In many countries, we know the famous Santa Claus, bringing gifts to the well-behaved children, passing by the chimney and traveling with his sleigh and reindeers. Well, in Iceland the Santa Claus you might picture in your mind is rather different. Here, there is not one Santa Claus but 13 Yule Lads. You would tell me, what are those? Let me explain!
In many countries you have the tradition of the advent calendar with chocolates to open every day from the 1rst of December until the 24th. In Iceland, there is something more, the Yule Lads, from the 12th of December until the 24th of December. The Yule Lads come from the Icelandic Folklore such as Elves, Fairies and Trolls. There are 13 in total, each one of them having his own designated day.
In Iceland, one of the most famous Trolls is their mother, the giantess named Grýla. She used to eat naughty children while her husband, Leppalúði, is considered as being pretty useless. With their 13 sons, the well known Yule Lads, usually spend the majority of the year hidden in their cave and go out of it during the 13 days before Christmas.
It is important to note that originally, those creatures are not the most friendly you will ever happen to cross paths with. In the Icelandic folklore, they are known as being mischievous and robbers, they like to harass people. Nowadays, they have a way better image, bringing gifts to the kind kids as Santa Claus and raw potatoes to the unkind ones. Icelandic kids would leave a shoe under their windows during those 13 nights and each Yule Lads would visit them every night leaving a small gift or candies or a rotten potato according to the behavior of the kid during the day.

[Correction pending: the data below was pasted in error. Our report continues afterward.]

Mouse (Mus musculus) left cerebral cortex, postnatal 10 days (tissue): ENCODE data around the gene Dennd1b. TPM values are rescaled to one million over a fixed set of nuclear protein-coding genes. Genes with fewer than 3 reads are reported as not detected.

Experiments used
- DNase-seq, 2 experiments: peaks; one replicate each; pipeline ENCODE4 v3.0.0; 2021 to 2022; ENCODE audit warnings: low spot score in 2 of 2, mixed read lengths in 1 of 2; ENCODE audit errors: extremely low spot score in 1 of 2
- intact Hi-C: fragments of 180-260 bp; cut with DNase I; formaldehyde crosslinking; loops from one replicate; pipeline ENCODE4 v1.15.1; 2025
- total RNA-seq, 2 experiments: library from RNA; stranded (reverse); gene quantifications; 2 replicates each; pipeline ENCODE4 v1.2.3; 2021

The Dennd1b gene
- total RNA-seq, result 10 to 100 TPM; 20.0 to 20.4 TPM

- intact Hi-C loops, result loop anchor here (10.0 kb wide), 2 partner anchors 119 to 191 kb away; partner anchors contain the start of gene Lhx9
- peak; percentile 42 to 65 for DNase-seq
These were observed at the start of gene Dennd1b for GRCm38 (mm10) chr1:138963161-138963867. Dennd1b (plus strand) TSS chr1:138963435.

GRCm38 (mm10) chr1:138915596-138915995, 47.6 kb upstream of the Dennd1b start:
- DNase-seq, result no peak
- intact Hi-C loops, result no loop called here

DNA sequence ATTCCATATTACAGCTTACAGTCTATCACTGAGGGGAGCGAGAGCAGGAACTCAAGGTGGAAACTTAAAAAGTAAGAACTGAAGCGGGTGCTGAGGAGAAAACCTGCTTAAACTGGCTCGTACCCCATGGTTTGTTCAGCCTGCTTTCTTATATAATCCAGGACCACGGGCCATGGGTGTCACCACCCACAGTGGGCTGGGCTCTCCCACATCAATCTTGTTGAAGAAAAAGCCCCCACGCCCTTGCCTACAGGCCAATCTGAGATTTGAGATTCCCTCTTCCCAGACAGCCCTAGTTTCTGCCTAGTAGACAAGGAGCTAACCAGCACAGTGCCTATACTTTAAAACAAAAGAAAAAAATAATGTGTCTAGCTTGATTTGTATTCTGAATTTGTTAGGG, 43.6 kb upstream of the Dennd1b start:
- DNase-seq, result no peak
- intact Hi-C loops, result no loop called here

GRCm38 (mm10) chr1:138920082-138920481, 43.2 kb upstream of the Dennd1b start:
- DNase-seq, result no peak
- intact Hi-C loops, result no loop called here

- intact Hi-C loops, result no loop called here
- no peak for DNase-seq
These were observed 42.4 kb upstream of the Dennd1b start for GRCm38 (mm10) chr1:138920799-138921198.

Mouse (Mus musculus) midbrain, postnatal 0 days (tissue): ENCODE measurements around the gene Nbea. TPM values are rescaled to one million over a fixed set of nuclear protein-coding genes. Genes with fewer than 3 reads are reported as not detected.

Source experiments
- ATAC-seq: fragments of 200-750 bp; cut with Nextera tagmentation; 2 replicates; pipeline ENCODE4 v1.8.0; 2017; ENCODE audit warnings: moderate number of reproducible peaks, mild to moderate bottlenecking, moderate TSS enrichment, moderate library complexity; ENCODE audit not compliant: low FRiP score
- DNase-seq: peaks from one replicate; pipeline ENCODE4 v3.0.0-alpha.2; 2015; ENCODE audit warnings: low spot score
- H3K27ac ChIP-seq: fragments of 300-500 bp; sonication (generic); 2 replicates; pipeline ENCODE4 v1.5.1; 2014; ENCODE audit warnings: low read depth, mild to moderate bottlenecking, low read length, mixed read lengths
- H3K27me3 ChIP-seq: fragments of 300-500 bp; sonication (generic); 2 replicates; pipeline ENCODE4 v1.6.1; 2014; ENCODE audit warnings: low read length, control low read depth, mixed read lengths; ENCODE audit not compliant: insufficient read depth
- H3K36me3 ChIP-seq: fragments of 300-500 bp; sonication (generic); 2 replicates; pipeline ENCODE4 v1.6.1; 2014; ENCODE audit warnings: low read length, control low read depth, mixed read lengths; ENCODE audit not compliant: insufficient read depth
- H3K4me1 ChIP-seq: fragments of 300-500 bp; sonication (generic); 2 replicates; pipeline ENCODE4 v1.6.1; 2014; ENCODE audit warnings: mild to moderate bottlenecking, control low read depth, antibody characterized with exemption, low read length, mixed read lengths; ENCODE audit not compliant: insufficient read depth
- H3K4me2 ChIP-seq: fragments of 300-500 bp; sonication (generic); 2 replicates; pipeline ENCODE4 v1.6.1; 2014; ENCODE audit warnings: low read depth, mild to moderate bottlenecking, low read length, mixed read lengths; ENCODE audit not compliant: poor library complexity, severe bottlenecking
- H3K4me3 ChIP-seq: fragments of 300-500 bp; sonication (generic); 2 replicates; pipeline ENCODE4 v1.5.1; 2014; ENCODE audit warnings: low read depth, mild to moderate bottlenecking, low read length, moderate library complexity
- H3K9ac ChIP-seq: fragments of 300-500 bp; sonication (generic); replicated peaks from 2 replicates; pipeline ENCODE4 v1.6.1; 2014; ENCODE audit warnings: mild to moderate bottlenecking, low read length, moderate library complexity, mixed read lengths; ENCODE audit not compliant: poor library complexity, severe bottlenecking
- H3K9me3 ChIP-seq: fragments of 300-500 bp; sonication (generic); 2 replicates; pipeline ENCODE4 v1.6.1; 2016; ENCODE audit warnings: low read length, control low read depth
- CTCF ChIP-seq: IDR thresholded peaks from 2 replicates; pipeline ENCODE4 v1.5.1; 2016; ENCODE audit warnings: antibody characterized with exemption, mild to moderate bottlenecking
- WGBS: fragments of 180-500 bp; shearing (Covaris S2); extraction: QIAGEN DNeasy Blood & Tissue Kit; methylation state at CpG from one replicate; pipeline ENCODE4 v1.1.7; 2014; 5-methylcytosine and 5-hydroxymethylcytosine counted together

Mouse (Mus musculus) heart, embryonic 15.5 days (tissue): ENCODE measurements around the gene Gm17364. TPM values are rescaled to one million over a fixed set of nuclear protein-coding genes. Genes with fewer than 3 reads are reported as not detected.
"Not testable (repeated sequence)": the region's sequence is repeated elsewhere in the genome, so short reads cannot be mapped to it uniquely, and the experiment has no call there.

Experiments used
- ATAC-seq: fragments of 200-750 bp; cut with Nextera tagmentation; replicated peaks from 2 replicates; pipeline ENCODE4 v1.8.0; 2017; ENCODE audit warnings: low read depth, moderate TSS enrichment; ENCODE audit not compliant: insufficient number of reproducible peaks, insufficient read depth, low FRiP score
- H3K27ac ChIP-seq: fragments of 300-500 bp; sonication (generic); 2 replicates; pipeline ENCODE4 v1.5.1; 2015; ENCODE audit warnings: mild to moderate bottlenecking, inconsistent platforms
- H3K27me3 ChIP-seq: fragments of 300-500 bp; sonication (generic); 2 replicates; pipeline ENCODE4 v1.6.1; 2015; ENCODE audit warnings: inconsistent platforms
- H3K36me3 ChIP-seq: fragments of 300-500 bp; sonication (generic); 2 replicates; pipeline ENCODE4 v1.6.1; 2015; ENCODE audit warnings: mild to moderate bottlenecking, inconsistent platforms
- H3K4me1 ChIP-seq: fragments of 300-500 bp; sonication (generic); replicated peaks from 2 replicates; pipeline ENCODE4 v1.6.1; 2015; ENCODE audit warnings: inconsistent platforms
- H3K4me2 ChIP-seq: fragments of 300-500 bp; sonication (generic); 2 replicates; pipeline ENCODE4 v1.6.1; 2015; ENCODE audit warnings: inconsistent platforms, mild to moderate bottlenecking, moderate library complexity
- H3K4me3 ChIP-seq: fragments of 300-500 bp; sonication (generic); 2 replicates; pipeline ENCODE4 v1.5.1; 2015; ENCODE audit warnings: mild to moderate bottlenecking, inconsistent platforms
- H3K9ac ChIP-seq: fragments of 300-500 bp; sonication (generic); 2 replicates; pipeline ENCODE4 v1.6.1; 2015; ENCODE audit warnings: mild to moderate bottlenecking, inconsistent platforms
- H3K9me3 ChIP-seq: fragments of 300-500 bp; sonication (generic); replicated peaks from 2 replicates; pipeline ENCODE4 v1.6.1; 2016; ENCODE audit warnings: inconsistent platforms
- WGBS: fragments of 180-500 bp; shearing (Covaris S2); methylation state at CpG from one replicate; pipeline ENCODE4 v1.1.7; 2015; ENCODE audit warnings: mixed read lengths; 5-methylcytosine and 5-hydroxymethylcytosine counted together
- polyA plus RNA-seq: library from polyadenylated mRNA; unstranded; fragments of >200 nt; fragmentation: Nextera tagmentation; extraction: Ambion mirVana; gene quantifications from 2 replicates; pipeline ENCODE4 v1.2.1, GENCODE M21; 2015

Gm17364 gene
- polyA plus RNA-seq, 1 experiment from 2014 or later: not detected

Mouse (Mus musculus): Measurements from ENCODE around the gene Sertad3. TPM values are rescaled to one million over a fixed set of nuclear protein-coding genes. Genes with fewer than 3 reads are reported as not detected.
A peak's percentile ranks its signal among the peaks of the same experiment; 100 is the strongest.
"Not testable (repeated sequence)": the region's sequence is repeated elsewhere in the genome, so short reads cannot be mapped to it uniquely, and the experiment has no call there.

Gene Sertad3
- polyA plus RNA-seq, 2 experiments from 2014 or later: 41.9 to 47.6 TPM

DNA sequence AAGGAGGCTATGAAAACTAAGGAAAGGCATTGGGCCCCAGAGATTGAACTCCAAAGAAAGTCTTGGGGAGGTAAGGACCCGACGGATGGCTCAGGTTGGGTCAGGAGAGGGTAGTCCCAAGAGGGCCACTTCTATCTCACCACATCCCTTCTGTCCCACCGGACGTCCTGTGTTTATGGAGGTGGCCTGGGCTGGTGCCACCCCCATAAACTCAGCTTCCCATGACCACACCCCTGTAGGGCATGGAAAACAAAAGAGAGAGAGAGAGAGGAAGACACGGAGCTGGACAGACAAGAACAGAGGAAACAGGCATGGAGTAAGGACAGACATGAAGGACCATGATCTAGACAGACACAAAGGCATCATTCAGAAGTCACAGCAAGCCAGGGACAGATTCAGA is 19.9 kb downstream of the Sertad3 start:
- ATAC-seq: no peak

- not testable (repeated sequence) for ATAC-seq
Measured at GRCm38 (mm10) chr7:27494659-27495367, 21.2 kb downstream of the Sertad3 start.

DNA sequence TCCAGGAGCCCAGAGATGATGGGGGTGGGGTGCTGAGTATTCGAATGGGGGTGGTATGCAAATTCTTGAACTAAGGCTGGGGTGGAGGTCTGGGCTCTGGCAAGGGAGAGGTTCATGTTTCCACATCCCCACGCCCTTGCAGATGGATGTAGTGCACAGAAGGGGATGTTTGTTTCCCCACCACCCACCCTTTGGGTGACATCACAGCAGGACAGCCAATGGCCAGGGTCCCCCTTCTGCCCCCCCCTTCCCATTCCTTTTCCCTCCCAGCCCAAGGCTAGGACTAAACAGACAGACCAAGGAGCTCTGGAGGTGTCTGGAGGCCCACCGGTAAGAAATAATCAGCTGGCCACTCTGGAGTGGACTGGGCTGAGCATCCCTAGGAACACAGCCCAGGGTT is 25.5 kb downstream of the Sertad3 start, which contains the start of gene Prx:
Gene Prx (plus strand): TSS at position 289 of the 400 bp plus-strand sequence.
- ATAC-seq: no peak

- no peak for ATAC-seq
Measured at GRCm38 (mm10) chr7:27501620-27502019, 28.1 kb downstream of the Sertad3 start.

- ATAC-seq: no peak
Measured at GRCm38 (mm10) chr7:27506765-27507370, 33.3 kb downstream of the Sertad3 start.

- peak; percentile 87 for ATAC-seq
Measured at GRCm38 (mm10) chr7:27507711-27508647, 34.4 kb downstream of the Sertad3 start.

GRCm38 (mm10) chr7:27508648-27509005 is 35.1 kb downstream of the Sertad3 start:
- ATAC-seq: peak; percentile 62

One last character of the season is the Christmas Cat. It is a rule in the old Icelandic folklore that Icelanders should receive a new piece of clothing for Christmas or a giant black cat would eat them on Christmas Eve. You can find a huge sculpture of the unfamous cat near the city center if you are curious to take a picture with it!